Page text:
Three types of NFTs are on offer, with the rarest offering front-row seats to Kings of Leon concerts for life, a personal driver and the chance to hang out with the band before shows.
Frenzied activity in the NFT sector doesn’t end here. The rarest Pepe of them all — “Homer Pepe” — went under the hammer for 205 ETH this week… that’s worth $323,000 at the time of writing. Meanwhile, an NFT made up of 100 individual pieces from 100 different artists sold out within minutes on Rarible.
Aavegotchis — NFTs inspired by the Tamagotchi devices that were oh so trendy in the late 1990s and early 2000s — were snapped up in under a minute. And as sales on NBA Top Shot continue to go through the roof, the executive chairman of the sports merchandise company Fanatics, Michael Rubin, said: “It’s almost a frenzy happening right now.”
If all of this wasn’t crazy enough, an original artwork by Banksy has been burned and turned into an NFT. Ironically, the piece is called “Morons” and depicts buyers at an art auction bidding on a piece emblazoned with the words “I can’t believe you morons actually buy this shit.”
Tether hit with 500 BTC ransom demand, but says it won’t pay
Still dusting itself off after a showdown with the New York Attorney General, Tether is really struggling to catch a break right now.
This week, hackers threatened to release sensitive company documents that supposedly belonged to Tether… unless they were paid a 500-BTC ransom — a staggering sum worth $23.8 million at the time.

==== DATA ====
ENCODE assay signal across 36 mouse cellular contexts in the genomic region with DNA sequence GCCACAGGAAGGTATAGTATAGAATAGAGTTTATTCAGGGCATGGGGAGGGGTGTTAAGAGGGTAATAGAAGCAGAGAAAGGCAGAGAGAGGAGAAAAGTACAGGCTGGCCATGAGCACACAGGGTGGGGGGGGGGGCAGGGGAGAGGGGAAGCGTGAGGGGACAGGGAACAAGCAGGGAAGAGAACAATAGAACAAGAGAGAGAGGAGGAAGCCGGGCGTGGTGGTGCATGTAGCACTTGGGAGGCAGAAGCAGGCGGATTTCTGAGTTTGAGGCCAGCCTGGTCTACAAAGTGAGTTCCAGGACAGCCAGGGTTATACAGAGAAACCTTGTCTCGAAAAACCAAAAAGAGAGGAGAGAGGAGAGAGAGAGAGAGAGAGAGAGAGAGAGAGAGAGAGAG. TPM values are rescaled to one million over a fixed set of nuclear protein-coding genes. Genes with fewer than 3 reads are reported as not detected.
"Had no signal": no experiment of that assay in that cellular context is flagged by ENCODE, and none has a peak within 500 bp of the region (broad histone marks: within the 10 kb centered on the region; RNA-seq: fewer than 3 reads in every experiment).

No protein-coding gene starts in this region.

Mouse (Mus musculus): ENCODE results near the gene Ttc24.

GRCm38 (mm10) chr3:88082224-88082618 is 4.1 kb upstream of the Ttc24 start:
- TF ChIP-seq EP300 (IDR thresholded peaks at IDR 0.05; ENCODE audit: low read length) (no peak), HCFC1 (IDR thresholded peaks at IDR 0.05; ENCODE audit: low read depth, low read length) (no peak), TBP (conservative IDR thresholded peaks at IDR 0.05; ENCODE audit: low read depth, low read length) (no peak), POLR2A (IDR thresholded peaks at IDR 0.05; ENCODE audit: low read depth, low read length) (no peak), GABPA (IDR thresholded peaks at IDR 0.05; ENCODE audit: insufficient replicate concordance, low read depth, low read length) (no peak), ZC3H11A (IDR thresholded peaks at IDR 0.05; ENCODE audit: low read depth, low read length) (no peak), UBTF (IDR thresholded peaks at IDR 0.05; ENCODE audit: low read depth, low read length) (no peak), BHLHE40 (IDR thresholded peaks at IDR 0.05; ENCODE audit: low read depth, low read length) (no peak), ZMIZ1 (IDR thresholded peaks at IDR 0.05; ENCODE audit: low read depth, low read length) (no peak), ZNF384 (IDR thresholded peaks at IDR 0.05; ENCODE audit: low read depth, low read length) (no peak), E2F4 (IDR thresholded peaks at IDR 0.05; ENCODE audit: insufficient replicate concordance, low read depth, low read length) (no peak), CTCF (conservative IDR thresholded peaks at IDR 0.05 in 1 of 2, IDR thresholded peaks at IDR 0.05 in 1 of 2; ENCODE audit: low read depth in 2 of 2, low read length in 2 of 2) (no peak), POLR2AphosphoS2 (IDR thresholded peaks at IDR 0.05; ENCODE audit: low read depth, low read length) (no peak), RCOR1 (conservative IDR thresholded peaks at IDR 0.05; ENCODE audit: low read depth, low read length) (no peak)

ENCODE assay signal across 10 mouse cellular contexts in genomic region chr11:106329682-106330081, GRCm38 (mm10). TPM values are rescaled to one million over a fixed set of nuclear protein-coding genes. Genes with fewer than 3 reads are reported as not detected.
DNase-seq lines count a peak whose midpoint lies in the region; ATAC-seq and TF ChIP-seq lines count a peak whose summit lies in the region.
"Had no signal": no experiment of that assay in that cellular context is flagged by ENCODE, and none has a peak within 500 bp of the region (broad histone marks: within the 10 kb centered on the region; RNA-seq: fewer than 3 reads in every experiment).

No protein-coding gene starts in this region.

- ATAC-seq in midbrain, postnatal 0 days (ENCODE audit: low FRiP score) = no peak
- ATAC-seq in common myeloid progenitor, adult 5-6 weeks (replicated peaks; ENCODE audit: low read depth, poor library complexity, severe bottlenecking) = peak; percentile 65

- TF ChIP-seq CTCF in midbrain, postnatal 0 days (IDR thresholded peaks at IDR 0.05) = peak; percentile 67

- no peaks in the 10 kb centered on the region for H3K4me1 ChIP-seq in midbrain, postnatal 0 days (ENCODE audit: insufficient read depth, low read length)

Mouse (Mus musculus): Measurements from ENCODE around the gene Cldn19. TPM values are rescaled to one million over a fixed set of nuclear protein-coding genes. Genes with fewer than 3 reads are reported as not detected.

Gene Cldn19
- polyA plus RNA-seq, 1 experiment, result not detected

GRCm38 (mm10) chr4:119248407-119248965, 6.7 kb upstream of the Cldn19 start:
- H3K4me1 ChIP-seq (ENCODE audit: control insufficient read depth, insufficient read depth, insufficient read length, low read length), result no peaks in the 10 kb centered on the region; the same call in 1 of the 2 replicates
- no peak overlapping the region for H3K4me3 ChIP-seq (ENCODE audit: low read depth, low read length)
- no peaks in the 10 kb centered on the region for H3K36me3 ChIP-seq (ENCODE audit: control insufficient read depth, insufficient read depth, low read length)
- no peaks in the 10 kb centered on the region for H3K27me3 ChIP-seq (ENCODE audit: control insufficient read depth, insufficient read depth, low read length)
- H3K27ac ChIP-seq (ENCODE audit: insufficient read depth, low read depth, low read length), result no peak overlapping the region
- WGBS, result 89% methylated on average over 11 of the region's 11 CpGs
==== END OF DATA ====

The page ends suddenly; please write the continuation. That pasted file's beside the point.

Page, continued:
Tether announced what was happening on Twitter and declared: “We are not paying.”
The deadline has now passed, but what remains unclear is whether the extortionists are attempting a simple cash grab, or whether it’s all part of a greater effort to undermine Tether and the rest of the Bitcoin ecosystem.
“Either way, those seeking to harm Tether are getting increasingly desperate,” the company added.
No crypto ban in India: Finance minister predicts “very calibrated” stance
There’s been another dramatic twist in the “will they, won’t they” saga of India’s planned crypto ban.
On Saturday, Indian Finance Minister Nirmala Sitharaman said reports that the government is pursuing a blanket ban on cryptocurrencies are overstated. She stressed that regulations won’t be as “severe” as previously reported and that the authorities were determined to take a “very calibrated” stance.
The comments will no doubt come as a relief for crypto businesses and investors in the world’s second-most populous country following years of uncertainty.